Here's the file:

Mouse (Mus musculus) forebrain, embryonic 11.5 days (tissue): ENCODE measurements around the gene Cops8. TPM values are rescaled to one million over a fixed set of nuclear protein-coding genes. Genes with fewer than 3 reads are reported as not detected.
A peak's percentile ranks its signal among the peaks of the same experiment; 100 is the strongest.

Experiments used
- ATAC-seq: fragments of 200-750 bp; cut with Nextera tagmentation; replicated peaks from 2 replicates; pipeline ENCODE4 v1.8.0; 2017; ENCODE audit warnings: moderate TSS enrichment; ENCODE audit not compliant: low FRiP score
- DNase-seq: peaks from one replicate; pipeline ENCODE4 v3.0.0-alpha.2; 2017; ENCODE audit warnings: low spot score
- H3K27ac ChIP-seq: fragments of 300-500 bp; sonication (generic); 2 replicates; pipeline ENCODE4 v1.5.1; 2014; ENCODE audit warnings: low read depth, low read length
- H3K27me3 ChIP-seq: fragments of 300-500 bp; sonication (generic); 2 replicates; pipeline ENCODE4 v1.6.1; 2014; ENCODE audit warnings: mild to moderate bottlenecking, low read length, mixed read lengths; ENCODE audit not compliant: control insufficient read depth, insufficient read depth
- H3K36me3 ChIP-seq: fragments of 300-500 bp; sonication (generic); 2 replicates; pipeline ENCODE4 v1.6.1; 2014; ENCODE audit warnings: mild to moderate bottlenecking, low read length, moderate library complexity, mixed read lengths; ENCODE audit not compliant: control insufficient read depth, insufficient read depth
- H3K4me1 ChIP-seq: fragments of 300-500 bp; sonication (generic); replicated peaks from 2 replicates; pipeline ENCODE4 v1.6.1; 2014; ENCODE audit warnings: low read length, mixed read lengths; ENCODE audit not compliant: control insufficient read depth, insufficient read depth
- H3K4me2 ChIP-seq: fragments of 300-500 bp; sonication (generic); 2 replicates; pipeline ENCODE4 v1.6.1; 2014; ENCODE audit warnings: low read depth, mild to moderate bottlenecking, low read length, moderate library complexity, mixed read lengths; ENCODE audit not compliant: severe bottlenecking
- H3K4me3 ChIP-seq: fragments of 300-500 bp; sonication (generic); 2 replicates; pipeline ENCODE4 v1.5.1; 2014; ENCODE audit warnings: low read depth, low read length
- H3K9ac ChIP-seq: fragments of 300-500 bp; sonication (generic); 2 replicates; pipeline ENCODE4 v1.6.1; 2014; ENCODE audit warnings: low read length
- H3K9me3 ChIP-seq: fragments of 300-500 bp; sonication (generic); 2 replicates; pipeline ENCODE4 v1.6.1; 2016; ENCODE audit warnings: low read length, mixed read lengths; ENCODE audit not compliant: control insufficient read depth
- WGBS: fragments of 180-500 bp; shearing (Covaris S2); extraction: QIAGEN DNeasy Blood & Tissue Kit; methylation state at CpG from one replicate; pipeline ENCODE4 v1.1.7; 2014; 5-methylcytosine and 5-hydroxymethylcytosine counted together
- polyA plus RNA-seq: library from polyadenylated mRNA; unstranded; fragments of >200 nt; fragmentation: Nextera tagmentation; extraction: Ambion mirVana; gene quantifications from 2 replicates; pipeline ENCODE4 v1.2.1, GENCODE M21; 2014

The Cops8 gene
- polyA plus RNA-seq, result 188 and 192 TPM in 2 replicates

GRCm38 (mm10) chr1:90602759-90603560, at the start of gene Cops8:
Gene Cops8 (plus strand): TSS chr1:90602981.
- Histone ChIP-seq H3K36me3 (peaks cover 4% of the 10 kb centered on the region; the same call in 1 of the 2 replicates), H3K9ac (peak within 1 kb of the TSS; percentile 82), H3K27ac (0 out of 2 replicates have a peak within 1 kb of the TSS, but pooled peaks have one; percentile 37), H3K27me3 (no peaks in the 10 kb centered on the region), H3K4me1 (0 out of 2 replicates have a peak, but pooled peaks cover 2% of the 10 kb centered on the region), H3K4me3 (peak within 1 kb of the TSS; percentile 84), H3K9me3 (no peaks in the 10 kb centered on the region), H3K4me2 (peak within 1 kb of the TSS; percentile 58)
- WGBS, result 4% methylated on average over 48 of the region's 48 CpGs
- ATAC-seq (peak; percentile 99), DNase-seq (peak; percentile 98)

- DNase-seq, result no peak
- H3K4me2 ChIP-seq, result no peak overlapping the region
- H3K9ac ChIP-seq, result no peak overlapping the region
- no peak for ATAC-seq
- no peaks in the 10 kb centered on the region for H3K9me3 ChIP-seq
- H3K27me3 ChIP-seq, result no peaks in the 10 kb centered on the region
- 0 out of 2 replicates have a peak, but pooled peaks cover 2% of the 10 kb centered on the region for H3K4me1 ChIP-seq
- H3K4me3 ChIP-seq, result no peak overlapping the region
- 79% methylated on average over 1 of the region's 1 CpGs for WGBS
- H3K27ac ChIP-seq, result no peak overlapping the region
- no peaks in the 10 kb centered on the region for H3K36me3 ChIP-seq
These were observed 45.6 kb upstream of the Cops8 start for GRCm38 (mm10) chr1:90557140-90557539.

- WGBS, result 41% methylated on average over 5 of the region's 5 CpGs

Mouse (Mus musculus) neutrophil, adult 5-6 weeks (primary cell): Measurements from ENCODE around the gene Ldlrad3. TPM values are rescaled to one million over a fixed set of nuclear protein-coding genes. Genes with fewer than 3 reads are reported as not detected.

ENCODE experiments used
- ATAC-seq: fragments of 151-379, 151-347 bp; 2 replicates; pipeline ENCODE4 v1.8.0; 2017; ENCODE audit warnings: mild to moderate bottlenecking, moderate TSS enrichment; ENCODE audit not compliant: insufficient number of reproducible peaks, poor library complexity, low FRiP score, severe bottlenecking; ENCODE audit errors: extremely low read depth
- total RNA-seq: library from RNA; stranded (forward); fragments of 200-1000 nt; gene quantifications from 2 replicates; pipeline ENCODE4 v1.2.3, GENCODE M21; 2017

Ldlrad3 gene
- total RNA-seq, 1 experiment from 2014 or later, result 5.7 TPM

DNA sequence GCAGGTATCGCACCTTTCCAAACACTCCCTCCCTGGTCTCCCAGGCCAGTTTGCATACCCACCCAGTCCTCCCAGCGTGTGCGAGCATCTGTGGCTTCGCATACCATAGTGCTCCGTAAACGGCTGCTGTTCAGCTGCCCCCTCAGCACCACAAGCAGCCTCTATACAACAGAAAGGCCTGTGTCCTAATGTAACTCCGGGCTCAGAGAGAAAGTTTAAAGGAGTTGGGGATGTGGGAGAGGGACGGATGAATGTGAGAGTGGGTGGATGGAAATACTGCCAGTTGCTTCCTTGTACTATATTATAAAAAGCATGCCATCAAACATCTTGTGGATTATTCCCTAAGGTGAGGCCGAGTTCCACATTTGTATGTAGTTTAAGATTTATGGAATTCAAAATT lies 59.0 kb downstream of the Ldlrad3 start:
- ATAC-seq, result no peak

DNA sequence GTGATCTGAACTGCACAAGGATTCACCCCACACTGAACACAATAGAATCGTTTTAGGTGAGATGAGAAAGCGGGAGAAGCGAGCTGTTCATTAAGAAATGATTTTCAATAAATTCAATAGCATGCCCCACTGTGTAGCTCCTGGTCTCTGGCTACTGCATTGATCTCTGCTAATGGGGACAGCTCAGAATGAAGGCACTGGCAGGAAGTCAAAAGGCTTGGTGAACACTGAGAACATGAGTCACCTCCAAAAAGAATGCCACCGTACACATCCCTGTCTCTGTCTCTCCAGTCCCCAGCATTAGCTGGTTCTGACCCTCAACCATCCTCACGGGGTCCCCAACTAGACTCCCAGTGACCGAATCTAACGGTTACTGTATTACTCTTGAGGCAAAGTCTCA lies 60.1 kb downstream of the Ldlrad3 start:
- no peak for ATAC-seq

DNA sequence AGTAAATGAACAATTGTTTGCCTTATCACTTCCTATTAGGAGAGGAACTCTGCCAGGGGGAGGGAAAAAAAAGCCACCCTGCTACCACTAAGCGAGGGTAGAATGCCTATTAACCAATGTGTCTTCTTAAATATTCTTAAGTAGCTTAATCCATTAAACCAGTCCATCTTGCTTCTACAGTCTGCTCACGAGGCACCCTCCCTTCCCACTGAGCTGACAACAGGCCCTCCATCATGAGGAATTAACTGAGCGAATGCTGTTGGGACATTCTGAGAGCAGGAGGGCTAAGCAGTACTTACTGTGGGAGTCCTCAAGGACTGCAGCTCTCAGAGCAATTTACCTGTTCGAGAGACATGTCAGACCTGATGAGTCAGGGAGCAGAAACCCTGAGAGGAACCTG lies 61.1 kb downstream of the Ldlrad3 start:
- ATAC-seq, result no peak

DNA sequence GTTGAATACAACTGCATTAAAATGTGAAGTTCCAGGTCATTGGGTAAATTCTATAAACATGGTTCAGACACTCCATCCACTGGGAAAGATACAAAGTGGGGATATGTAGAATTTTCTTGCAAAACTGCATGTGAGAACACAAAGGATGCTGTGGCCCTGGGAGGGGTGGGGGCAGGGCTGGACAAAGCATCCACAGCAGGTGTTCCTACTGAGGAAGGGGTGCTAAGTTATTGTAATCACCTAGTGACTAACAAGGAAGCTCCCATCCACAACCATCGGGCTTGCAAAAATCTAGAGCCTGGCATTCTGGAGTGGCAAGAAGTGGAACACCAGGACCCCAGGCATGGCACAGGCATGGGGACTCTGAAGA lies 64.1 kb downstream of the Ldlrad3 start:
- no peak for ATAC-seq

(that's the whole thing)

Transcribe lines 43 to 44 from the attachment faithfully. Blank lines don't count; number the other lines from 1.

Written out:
- ATAC-seq, result no peak

DNA sequence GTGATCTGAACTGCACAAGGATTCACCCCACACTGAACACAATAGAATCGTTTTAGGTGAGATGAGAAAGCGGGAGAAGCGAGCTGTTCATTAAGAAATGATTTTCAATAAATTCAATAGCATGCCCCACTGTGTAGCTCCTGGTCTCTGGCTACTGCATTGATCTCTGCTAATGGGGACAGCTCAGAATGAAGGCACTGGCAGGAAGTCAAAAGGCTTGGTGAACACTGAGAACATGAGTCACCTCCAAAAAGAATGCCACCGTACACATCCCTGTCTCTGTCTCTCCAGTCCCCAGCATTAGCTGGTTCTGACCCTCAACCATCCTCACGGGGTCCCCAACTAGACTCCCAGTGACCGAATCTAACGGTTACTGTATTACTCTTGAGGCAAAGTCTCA lies 60.1 kb downstream of the Ldlrad3 start: